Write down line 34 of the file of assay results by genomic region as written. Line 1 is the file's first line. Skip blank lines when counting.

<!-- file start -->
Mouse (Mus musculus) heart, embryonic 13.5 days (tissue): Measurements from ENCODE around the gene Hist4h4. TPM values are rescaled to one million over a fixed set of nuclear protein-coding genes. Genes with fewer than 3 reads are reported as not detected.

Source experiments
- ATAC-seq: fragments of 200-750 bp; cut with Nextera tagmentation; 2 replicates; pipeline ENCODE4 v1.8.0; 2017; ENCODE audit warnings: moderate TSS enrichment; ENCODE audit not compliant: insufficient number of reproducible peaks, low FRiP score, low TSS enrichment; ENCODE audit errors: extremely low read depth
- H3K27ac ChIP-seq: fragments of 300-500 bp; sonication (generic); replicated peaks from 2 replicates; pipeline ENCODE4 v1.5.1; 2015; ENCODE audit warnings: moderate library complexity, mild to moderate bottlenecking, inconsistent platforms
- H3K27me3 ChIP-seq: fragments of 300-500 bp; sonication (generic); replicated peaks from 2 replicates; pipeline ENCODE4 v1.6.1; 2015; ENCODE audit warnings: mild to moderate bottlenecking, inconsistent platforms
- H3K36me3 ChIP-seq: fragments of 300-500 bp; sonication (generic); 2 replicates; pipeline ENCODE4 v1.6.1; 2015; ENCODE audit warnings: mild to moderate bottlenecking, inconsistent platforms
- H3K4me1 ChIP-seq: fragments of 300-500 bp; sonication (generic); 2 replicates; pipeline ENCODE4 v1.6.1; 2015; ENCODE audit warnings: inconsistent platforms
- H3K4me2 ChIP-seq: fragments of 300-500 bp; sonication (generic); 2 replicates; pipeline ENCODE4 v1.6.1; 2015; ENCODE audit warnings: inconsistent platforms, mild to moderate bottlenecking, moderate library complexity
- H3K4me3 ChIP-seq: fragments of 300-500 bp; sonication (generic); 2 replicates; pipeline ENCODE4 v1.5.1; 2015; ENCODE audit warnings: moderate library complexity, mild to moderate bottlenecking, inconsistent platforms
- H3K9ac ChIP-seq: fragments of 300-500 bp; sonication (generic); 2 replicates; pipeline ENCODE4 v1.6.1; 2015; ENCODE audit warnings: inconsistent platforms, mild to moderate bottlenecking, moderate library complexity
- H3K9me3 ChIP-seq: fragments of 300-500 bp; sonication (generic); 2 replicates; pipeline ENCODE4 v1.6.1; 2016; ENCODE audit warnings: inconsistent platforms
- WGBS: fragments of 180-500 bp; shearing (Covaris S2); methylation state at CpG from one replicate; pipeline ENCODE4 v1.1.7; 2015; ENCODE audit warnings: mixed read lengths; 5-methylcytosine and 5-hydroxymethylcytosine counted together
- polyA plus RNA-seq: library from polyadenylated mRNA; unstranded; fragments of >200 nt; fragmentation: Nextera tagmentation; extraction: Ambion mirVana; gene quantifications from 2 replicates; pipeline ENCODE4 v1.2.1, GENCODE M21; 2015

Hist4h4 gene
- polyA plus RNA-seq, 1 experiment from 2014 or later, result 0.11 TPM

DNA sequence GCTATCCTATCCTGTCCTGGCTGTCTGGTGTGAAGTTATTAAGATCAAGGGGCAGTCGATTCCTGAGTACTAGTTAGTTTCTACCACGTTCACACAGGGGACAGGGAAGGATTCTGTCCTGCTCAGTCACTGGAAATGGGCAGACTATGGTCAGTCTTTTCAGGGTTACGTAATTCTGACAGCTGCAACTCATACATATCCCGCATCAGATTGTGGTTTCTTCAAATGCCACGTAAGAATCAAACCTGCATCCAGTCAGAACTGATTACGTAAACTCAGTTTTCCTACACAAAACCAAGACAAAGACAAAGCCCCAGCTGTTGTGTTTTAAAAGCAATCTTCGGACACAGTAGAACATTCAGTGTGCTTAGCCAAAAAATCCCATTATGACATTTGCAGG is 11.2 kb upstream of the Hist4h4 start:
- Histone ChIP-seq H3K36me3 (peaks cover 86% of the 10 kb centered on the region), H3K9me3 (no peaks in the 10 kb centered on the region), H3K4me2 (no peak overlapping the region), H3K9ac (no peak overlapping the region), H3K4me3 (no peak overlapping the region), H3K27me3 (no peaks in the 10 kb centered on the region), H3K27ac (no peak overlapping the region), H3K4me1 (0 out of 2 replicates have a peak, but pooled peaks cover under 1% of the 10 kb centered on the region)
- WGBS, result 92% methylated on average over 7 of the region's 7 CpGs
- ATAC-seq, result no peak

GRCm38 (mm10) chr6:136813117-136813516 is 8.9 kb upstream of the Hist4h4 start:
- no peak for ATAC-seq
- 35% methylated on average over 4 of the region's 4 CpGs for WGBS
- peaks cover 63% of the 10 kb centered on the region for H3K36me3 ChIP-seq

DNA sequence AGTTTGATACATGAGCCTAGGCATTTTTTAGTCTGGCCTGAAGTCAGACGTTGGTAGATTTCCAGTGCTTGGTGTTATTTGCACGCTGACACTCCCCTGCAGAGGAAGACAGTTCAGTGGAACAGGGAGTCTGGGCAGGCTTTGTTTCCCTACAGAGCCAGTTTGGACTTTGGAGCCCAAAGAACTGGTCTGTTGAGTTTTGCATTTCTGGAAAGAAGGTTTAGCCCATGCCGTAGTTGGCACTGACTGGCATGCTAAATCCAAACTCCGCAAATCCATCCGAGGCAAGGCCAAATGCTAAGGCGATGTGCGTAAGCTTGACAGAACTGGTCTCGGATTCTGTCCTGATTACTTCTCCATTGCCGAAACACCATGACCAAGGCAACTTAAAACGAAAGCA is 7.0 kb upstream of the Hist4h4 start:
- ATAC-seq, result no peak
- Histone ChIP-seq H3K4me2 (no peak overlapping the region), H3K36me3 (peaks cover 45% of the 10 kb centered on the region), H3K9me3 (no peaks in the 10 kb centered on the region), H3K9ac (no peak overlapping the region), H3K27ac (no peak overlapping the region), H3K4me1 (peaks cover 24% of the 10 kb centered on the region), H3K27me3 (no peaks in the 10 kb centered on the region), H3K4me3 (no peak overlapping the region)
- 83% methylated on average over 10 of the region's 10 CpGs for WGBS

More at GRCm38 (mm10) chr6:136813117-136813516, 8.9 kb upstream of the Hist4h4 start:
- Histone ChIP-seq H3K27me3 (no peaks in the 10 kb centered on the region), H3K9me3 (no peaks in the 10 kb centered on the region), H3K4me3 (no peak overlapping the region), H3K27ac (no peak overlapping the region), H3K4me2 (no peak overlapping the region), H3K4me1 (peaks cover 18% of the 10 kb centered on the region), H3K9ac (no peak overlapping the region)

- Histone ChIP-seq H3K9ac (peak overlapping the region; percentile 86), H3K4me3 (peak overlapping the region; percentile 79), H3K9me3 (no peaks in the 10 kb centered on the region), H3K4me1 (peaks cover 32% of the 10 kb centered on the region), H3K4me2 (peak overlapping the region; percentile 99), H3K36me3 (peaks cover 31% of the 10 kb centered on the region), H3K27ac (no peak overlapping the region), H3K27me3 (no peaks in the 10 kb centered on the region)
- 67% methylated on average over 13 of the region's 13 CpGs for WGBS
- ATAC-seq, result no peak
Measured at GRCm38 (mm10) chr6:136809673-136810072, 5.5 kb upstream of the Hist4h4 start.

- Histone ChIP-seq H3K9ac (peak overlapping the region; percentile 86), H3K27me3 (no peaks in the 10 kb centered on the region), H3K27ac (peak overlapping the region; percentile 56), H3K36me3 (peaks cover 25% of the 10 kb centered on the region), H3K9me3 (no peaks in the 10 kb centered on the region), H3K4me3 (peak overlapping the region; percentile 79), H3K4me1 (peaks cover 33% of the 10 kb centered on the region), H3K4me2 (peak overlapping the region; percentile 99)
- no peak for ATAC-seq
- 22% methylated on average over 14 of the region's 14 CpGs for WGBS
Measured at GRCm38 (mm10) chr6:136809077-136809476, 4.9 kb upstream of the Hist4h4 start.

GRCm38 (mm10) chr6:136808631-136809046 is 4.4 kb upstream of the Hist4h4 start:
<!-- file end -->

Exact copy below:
- Histone ChIP-seq H3K9ac (peak overlapping the region; percentile 86), H3K27me3 (no peaks in the 10 kb centered on the region), H3K27ac (peak overlapping the region; percentile 56), H3K36me3 (peaks cover 25% of the 10 kb centered on the region), H3K9me3 (no peaks in the 10 kb centered on the region), H3K4me3 (peak overlapping the region; percentile 79), H3K4me1 (peaks cover 33% of the 10 kb centered on the region), H3K4me2 (peak overlapping the region; percentile 99)